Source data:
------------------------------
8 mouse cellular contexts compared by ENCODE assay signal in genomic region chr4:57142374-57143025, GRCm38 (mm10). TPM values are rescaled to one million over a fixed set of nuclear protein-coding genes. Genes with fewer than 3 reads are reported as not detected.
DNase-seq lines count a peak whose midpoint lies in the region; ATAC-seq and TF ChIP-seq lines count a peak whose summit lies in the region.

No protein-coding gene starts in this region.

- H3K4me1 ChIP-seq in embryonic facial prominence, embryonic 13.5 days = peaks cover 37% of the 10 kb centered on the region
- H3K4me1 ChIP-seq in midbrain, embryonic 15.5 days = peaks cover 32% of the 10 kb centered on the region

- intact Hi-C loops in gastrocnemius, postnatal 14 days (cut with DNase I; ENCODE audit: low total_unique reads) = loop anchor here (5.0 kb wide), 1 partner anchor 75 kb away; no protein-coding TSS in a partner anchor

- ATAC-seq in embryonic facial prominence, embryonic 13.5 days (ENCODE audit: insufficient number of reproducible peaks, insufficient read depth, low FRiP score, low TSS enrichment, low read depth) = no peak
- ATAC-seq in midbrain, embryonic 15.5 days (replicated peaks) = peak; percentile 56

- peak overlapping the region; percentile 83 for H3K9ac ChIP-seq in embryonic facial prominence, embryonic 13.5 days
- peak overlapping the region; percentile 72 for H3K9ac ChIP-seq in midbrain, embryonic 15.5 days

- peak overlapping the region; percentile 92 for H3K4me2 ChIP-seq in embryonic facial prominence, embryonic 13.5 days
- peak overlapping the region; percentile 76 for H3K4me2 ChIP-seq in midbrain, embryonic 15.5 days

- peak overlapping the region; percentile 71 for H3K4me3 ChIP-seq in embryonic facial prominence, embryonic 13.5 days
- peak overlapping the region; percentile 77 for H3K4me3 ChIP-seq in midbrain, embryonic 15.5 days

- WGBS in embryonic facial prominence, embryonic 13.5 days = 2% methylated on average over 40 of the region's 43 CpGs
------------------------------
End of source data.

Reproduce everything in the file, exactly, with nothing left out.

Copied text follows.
8 mouse cellular contexts compared by ENCODE assay signal in genomic region chr4:57142374-57143025, GRCm38 (mm10). TPM values are rescaled to one million over a fixed set of nuclear protein-coding genes. Genes with fewer than 3 reads are reported as not detected.
DNase-seq lines count a peak whose midpoint lies in the region; ATAC-seq and TF ChIP-seq lines count a peak whose summit lies in the region.

No protein-coding gene starts in this region.

- H3K4me1 ChIP-seq in embryonic facial prominence, embryonic 13.5 days = peaks cover 37% of the 10 kb centered on the region
- H3K4me1 ChIP-seq in midbrain, embryonic 15.5 days = peaks cover 32% of the 10 kb centered on the region

- intact Hi-C loops in gastrocnemius, postnatal 14 days (cut with DNase I; ENCODE audit: low total_unique reads) = loop anchor here (5.0 kb wide), 1 partner anchor 75 kb away; no protein-coding TSS in a partner anchor

- ATAC-seq in embryonic facial prominence, embryonic 13.5 days (ENCODE audit: insufficient number of reproducible peaks, insufficient read depth, low FRiP score, low TSS enrichment, low read depth) = no peak
- ATAC-seq in midbrain, embryonic 15.5 days (replicated peaks) = peak; percentile 56

- peak overlapping the region; percentile 83 for H3K9ac ChIP-seq in embryonic facial prominence, embryonic 13.5 days
- peak overlapping the region; percentile 72 for H3K9ac ChIP-seq in midbrain, embryonic 15.5 days

- peak overlapping the region; percentile 92 for H3K4me2 ChIP-seq in embryonic facial prominence, embryonic 13.5 days
- peak overlapping the region; percentile 76 for H3K4me2 ChIP-seq in midbrain, embryonic 15.5 days

- peak overlapping the region; percentile 71 for H3K4me3 ChIP-seq in embryonic facial prominence, embryonic 13.5 days
- peak overlapping the region; percentile 77 for H3K4me3 ChIP-seq in midbrain, embryonic 15.5 days

- WGBS in embryonic facial prominence, embryonic 13.5 days = 2% methylated on average over 40 of the region's 43 CpGs